Payments

How Canadian retailers are waging war on cash

  • Some Canadian retailers are going cashless, a move enabled by the wide adoption of contactless payments.
  • A U.S. retailer that did a cashless trial says going fully cashless would shut out the unbanked and the underbanked.
close

Email a Friend

How Canadian retailers are waging war on cash

When DavidsTea co-founder David Segal launched Mad Radish restaurant in Ottawa, Canada, this summer, the hope was that cashless payments would be part of a better customer experience.

“Great brands are built by customer evangelists,” said Segal, who left DavidsTea last year. “Offering a cashless checkout process is just one of the ways we’re working to create that unique experience.”

Retailers see winning the war on cash as a way to differentiate themselves. Banks and fintech companies have gotten behind the idea, too. But Segal’s vision of being able to pay for things without cash is partly enabled by aspects of the Canadian payments ecosystem. Compared to the U.S., Canada is moving faster toward cashless retail because of the wide adoption of contactless technology (the ability to wave a credit card or phone to make purchases); a different approach to using cash; and a smaller number of banks and payment processors.

“Forty percent of transactions in Canada are contactless,” said Jeff Guthrie, chief sales and marketing officer at Moneris, one of Canada’s largest payment processors. “It’s easier in Canada compared to the U.S.; we have a handful of very large banks everyone deals with,” he said, adding that a smaller number of acquirers have allowed for contactless technology to be widely offered across point-of-sale terminals across the country.

As Tearsheet reported in May, the U.S. has been slower to take up contactless cards. Three years ago, Chase discontinued the contactless Chase Blink cards it rolled out in 2005; US Bank scrapped contactless cards after an unsuccessful test run a few years ago.

With the widely available option to tap debit and credit cards to buy things, people tap to pay for even the smallest of purchases, said Guthrie. As a result, people even started paying for coffee and donuts this way. Canada has also made a few moves that facilitated the cashless transition for retailers, including the replacement of $1 and $2 bills with coins (the so-called “loonies” and “toonies”) and the abolition of the penny five years ago.

“Once you accumulate a few coins in your pocket, they weigh you down quickly,” said Guthrie. “The idea to tap is very convenient.”

In the U.S., while the idea of banning cash from retail is being tested, it’s far from becoming the norm.

“I think it would take excluding whole groups of our country for retail to go fully cashless,” said Arianne Bennett, co-founder of the Amsterdam Falafelshop, a small chain of restaurants with locations across the U.S. The restaurant tried going cashless but decided to go back to letting customers use cash.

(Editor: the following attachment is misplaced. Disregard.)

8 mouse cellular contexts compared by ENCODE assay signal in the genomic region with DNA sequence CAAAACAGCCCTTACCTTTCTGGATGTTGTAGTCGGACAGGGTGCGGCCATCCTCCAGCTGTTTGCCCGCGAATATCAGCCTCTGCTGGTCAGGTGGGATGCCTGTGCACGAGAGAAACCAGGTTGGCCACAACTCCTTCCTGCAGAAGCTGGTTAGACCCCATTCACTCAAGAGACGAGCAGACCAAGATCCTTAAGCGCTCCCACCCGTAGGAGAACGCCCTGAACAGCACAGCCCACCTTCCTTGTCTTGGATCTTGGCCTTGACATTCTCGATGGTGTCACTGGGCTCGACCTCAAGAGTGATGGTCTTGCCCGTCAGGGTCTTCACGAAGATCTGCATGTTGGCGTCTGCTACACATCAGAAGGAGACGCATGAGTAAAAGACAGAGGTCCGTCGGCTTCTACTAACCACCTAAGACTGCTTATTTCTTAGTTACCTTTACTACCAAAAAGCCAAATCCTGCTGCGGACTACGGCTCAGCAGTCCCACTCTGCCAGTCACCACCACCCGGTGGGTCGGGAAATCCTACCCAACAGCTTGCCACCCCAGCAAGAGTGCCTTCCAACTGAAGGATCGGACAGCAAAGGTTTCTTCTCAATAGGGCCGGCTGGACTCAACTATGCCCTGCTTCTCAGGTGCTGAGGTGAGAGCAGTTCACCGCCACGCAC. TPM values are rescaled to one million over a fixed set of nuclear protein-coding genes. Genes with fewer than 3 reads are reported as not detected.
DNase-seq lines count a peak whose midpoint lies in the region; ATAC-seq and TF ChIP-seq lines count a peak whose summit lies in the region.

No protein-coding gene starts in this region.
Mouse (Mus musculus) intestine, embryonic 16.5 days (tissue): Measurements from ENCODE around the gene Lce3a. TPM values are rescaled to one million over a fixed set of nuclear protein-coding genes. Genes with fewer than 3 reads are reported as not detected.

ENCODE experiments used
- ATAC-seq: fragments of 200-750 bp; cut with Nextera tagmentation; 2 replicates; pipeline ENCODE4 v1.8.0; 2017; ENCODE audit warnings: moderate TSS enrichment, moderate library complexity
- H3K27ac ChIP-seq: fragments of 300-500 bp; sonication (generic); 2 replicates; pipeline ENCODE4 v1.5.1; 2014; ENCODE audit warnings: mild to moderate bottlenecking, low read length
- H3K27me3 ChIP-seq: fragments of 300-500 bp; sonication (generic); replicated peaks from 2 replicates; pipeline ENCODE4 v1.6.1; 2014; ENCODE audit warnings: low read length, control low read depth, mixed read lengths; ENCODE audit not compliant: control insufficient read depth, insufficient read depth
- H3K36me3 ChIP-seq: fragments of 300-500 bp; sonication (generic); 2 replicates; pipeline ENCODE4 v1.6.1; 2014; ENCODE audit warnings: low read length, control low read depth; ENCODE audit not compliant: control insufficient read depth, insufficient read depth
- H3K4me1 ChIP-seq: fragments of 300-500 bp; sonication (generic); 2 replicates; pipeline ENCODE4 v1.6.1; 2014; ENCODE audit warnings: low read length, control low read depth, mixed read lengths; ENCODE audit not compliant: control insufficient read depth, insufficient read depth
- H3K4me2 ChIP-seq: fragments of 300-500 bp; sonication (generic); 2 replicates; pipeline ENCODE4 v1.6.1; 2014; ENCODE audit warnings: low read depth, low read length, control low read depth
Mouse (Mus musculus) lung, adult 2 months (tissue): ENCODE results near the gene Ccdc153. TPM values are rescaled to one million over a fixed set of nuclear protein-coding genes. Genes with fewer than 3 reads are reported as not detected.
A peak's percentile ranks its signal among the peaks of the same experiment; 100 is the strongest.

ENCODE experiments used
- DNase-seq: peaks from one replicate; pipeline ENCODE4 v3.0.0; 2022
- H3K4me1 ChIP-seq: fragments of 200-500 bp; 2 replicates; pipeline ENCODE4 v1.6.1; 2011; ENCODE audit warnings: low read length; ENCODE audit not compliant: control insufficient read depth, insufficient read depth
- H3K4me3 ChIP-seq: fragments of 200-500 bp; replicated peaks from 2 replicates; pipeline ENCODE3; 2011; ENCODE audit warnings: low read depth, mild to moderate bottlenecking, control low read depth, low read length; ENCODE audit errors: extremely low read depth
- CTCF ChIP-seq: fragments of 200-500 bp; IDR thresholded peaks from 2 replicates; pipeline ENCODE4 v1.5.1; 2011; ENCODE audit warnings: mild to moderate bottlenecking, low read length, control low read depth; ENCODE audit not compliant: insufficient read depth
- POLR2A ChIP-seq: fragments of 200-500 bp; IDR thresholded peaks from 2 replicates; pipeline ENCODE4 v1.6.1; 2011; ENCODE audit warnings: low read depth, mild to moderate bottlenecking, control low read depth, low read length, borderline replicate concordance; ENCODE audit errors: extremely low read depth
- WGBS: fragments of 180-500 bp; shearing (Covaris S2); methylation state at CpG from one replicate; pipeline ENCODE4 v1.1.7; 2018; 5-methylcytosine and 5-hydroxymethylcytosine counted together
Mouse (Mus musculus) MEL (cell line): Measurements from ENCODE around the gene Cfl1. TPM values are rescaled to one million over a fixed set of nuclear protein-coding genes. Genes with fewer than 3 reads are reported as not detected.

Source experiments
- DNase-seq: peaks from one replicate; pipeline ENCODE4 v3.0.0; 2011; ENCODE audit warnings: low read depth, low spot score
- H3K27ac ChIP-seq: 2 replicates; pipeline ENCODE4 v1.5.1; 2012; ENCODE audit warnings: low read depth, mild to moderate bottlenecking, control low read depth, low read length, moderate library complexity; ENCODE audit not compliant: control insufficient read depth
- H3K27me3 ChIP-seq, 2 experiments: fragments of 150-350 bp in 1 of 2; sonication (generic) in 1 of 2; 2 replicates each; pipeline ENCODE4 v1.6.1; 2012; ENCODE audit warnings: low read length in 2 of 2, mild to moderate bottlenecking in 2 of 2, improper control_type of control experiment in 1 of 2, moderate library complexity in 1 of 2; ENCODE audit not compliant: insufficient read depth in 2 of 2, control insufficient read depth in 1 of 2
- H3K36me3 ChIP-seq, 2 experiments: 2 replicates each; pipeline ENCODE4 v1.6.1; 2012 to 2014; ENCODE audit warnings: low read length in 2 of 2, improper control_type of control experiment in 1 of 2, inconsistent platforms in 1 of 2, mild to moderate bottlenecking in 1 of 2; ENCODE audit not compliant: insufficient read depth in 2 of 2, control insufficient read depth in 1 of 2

“It disrespects people who don’t have access to forms of electronic payments, bank accounts, etc., basically the middle class to the most poor among us,” she said. Contrast that to Canada, where 99 percent of people have access to bank accounts.

Still, others in the payments industry feel that U.S. retailers will eventually go cashless, but before that, there needs to be a compelling business case for both retailers and customers.

“If you’re going to drive out cash, you need alternatives — one is contactless payments, and the second alternative could be peer-to-peer payments,” said Ron van Wezel, senior analyst at Aite Group, adding that a future U.S. payments ecosystem could see customers using peer-to-peer payments services like Venmo or Zelle for retail purchases.

0 comments on “How Canadian retailers are waging war on cash”

Member Exclusive, Payments

Payments Briefing: Stripe launches fiat-to-crypto widget to simplify Web3 purchases

  • This week, we take a look at Stripe’s new fiat-to-crypto payment offering and what it means for the crypto industry.
  • We also discuss the potential benefits and pitfalls of implementing the Federal Reserve’s instant payment service, FedNow, for B2B transactions.
Ismail Umar | December 08, 2022
Payments

Quick take: Behind Wise and Deel’s new feature for global payroll

  • Wise recently partnered with payroll and HR platform Deel to create a feature that would help the latter’s customers transfer funds for payroll more efficiently.
  • The product announcement may feel like just another drop in the bucket, but it does point to an emerging trend regarding cross-border payments.
Rivka Abramson | December 06, 2022
Payments, Power of Payments Podcast

Power of Payments Ep. 19: Stripe’s Josh Ackerman on the changing nature of online checkout

  • Josh Ackerman, Product Lead at Stripe, joins host Ismail Umar on this week’s podcast.
  • He talks about the existing gaps between consumer expectations from online checkout and what most merchants currently offer, as well as how the checkout experience has evolved over the years.
Ismail Umar | December 02, 2022
Member Exclusive, Payments

Payments Briefing: What we know so far about Twitter’s payments plans

  • This week, we explore Elon Musk’s plans for Twitter’s entry into the payments market.
  • We also take a look at Citi’s new integrated solution for institutional billers.
Ismail Umar | November 18, 2022
Payments, Power of Payments Podcast

Power of Payments Ep. 18: Chase disrupting rent payments, MoneyGram’s crypto expansion, and more

  • This week, we discuss why JPMorgan Chase is launching a digital rent payment solution, and how Americans plan to use more flexible payments this holiday season.
  • We also talk about MoneyGram’s recent crypto expansion, and the potential role of digital currencies in the remittance industry.
Ismail Umar | November 18, 2022
More Articles